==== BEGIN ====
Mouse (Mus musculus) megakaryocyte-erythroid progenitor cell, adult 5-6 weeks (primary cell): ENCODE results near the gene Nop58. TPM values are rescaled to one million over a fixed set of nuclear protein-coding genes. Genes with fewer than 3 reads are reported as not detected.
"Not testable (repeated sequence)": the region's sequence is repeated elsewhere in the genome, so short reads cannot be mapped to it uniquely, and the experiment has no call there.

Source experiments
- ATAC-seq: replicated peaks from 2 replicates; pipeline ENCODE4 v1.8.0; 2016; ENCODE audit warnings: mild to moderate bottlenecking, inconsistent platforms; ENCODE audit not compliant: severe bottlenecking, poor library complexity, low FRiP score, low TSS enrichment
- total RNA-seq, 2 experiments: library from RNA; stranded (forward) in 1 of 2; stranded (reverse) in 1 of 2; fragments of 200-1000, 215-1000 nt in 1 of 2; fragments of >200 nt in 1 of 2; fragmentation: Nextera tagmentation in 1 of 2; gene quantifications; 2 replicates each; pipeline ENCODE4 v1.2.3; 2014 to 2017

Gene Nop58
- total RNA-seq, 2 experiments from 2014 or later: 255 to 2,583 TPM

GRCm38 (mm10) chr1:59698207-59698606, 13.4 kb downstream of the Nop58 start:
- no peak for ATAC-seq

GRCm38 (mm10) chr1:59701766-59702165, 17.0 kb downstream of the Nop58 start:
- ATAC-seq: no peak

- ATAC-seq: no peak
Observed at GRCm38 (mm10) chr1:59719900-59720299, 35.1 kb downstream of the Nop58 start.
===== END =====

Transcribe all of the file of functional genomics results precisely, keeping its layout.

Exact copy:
Mouse (Mus musculus) megakaryocyte-erythroid progenitor cell, adult 5-6 weeks (primary cell): ENCODE results near the gene Nop58. TPM values are rescaled to one million over a fixed set of nuclear protein-coding genes. Genes with fewer than 3 reads are reported as not detected.
"Not testable (repeated sequence)": the region's sequence is repeated elsewhere in the genome, so short reads cannot be mapped to it uniquely, and the experiment has no call there.

Source experiments
- ATAC-seq: replicated peaks from 2 replicates; pipeline ENCODE4 v1.8.0; 2016; ENCODE audit warnings: mild to moderate bottlenecking, inconsistent platforms; ENCODE audit not compliant: severe bottlenecking, poor library complexity, low FRiP score, low TSS enrichment
- total RNA-seq, 2 experiments: library from RNA; stranded (forward) in 1 of 2; stranded (reverse) in 1 of 2; fragments of 200-1000, 215-1000 nt in 1 of 2; fragments of >200 nt in 1 of 2; fragmentation: Nextera tagmentation in 1 of 2; gene quantifications; 2 replicates each; pipeline ENCODE4 v1.2.3; 2014 to 2017

Gene Nop58
- total RNA-seq, 2 experiments from 2014 or later: 255 to 2,583 TPM

GRCm38 (mm10) chr1:59698207-59698606, 13.4 kb downstream of the Nop58 start:
- no peak for ATAC-seq

GRCm38 (mm10) chr1:59701766-59702165, 17.0 kb downstream of the Nop58 start:
- ATAC-seq: no peak

- ATAC-seq: no peak
Observed at GRCm38 (mm10) chr1:59719900-59720299, 35.1 kb downstream of the Nop58 start.